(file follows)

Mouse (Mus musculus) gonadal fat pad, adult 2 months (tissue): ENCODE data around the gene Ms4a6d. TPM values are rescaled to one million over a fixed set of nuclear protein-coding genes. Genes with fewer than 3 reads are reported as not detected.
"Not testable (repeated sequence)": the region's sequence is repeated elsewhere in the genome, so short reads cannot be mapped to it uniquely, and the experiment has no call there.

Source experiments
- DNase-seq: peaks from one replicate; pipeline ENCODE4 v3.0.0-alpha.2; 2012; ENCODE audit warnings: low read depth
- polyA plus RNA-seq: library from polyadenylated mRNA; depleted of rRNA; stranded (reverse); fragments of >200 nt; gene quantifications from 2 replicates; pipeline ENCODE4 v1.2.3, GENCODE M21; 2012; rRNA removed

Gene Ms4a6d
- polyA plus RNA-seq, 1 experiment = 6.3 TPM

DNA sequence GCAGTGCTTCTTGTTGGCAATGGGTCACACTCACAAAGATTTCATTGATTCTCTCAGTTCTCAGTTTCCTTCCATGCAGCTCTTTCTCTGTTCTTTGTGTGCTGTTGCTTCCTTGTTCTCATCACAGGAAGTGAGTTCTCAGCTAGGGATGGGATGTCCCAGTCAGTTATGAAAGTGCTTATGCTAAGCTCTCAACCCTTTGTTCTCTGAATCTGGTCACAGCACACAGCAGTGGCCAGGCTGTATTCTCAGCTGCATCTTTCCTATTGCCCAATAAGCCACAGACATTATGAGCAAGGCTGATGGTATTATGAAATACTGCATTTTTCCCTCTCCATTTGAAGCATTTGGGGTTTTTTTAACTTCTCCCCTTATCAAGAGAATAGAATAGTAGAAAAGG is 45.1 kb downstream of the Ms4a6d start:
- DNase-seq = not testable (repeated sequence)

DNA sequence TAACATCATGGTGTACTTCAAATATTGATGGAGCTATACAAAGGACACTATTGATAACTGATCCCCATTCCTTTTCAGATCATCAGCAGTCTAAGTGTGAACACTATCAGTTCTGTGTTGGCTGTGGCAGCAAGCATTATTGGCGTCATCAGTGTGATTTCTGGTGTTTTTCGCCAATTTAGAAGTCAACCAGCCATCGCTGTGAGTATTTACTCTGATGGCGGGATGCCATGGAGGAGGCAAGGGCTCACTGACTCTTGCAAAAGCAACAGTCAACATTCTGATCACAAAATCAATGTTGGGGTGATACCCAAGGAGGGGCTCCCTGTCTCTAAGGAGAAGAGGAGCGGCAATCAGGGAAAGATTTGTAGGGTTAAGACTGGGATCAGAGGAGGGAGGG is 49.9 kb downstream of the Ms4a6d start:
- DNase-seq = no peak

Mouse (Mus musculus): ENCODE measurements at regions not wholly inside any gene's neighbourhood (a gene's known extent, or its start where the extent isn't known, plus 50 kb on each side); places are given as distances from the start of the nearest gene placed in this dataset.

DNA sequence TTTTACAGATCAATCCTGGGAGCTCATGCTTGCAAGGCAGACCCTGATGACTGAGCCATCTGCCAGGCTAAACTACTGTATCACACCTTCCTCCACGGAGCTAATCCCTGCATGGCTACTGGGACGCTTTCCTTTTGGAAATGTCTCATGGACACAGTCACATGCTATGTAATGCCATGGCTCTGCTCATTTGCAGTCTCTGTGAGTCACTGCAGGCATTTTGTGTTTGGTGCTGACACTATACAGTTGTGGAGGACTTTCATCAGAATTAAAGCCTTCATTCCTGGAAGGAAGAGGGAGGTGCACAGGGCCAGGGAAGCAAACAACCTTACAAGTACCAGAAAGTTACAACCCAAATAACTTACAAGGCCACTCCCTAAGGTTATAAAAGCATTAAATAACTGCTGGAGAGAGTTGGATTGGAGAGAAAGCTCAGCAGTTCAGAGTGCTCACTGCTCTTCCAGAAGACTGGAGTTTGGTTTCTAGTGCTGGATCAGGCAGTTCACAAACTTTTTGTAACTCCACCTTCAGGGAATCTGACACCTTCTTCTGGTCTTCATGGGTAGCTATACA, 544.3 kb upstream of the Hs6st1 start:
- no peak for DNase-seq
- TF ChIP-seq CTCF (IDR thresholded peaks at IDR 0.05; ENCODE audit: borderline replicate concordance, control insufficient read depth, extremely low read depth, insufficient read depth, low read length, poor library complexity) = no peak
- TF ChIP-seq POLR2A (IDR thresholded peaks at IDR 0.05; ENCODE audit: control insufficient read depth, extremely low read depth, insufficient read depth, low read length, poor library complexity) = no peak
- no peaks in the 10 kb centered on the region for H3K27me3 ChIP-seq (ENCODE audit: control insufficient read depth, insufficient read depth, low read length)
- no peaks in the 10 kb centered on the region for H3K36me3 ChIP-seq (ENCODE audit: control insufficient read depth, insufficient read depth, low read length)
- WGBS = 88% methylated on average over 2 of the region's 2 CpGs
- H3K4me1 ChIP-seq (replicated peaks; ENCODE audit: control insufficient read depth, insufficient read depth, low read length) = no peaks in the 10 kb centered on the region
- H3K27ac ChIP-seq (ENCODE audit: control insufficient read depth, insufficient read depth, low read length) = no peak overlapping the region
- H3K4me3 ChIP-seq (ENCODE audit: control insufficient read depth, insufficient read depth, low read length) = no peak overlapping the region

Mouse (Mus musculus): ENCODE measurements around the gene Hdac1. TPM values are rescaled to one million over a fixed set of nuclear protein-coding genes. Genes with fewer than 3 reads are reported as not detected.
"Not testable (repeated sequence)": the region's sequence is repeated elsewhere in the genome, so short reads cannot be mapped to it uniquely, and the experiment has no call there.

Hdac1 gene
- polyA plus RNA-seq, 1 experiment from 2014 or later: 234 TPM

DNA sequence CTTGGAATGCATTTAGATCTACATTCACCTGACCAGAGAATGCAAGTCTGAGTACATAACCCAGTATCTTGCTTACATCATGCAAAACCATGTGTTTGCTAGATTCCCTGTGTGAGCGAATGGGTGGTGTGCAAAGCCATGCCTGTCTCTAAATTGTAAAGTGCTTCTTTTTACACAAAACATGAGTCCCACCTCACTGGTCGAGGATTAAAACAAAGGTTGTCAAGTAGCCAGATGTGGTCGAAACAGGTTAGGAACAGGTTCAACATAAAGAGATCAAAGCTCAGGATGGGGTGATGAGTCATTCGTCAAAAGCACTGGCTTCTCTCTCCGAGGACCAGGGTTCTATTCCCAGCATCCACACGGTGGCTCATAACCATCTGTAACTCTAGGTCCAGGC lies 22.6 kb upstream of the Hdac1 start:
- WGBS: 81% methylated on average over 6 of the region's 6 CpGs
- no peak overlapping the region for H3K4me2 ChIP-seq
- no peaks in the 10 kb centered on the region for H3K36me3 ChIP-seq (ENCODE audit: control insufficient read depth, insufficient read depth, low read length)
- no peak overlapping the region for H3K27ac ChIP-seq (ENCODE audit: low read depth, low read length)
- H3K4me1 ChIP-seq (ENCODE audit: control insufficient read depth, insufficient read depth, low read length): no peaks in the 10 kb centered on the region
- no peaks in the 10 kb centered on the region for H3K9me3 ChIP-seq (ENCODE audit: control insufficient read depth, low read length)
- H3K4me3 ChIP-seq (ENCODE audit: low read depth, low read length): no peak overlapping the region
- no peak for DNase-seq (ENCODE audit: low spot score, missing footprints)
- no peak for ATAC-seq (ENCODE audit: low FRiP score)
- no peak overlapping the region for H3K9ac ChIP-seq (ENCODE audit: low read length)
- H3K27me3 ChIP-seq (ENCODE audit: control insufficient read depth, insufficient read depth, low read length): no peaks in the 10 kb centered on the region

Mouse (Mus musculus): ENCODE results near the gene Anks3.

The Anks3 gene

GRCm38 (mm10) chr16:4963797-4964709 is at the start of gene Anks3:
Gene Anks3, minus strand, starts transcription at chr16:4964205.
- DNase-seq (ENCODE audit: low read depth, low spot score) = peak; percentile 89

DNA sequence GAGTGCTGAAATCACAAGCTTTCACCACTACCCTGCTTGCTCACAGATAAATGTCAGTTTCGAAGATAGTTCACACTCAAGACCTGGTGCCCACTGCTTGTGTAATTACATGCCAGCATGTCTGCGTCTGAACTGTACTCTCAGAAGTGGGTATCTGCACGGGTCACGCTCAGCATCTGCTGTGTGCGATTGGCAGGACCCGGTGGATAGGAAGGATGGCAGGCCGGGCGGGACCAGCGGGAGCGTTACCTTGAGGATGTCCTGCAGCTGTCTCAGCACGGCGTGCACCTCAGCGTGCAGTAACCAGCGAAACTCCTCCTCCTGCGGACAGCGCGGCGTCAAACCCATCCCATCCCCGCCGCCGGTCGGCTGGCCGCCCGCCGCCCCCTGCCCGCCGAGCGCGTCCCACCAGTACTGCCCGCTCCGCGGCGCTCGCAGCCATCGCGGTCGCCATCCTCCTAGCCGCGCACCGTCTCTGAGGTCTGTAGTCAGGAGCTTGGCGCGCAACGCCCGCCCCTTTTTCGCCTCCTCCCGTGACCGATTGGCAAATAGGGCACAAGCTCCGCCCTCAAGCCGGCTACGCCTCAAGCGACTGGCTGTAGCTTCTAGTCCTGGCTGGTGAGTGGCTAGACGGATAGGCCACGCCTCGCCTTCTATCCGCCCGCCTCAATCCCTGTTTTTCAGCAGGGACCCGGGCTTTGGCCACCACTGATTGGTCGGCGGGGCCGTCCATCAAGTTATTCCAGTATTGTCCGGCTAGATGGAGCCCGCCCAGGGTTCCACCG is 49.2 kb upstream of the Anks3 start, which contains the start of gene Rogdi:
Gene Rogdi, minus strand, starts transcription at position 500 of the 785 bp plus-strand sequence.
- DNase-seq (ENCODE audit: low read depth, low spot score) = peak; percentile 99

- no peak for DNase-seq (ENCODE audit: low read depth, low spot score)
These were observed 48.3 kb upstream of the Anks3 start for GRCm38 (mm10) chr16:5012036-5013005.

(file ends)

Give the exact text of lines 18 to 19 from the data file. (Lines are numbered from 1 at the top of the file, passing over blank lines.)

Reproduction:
- no peaks in the 10 kb centered on the region for H3K36me3 ChIP-seq (ENCODE audit: control insufficient read depth, insufficient read depth, low read length)
- WGBS = 88% methylated on average over 2 of the region's 2 CpGs